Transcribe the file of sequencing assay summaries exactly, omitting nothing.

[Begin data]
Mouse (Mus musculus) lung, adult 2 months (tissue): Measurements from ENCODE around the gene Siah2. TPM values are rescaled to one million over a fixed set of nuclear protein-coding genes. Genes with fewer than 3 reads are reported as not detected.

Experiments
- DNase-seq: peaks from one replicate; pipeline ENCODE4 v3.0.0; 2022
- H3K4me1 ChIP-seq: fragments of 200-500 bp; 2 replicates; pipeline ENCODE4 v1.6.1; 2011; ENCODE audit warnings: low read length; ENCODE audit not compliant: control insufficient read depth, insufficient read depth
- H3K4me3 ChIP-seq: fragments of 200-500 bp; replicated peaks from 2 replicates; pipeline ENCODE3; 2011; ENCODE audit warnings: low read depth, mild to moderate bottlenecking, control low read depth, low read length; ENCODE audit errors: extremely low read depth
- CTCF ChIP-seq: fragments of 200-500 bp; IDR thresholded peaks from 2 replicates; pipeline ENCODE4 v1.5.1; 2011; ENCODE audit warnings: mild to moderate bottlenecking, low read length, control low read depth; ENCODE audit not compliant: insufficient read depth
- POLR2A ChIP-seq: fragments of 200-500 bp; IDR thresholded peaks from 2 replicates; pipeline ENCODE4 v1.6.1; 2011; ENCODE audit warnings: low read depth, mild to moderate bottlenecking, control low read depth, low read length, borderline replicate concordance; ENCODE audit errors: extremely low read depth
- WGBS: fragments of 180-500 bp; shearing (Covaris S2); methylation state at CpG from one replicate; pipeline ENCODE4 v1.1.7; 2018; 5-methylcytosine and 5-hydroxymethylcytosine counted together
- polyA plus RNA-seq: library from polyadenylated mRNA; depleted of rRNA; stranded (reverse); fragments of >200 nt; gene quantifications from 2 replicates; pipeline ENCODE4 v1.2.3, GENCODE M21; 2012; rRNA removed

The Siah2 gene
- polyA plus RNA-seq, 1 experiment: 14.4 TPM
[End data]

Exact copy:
Mouse (Mus musculus) lung, adult 2 months (tissue): Measurements from ENCODE around the gene Siah2. TPM values are rescaled to one million over a fixed set of nuclear protein-coding genes. Genes with fewer than 3 reads are reported as not detected.

Experiments
- DNase-seq: peaks from one replicate; pipeline ENCODE4 v3.0.0; 2022
- H3K4me1 ChIP-seq: fragments of 200-500 bp; 2 replicates; pipeline ENCODE4 v1.6.1; 2011; ENCODE audit warnings: low read length; ENCODE audit not compliant: control insufficient read depth, insufficient read depth
- H3K4me3 ChIP-seq: fragments of 200-500 bp; replicated peaks from 2 replicates; pipeline ENCODE3; 2011; ENCODE audit warnings: low read depth, mild to moderate bottlenecking, control low read depth, low read length; ENCODE audit errors: extremely low read depth
- CTCF ChIP-seq: fragments of 200-500 bp; IDR thresholded peaks from 2 replicates; pipeline ENCODE4 v1.5.1; 2011; ENCODE audit warnings: mild to moderate bottlenecking, low read length, control low read depth; ENCODE audit not compliant: insufficient read depth
- POLR2A ChIP-seq: fragments of 200-500 bp; IDR thresholded peaks from 2 replicates; pipeline ENCODE4 v1.6.1; 2011; ENCODE audit warnings: low read depth, mild to moderate bottlenecking, control low read depth, low read length, borderline replicate concordance; ENCODE audit errors: extremely low read depth
- WGBS: fragments of 180-500 bp; shearing (Covaris S2); methylation state at CpG from one replicate; pipeline ENCODE4 v1.1.7; 2018; 5-methylcytosine and 5-hydroxymethylcytosine counted together
- polyA plus RNA-seq: library from polyadenylated mRNA; depleted of rRNA; stranded (reverse); fragments of >200 nt; gene quantifications from 2 replicates; pipeline ENCODE4 v1.2.3, GENCODE M21; 2012; rRNA removed

The Siah2 gene
- polyA plus RNA-seq, 1 experiment: 14.4 TPM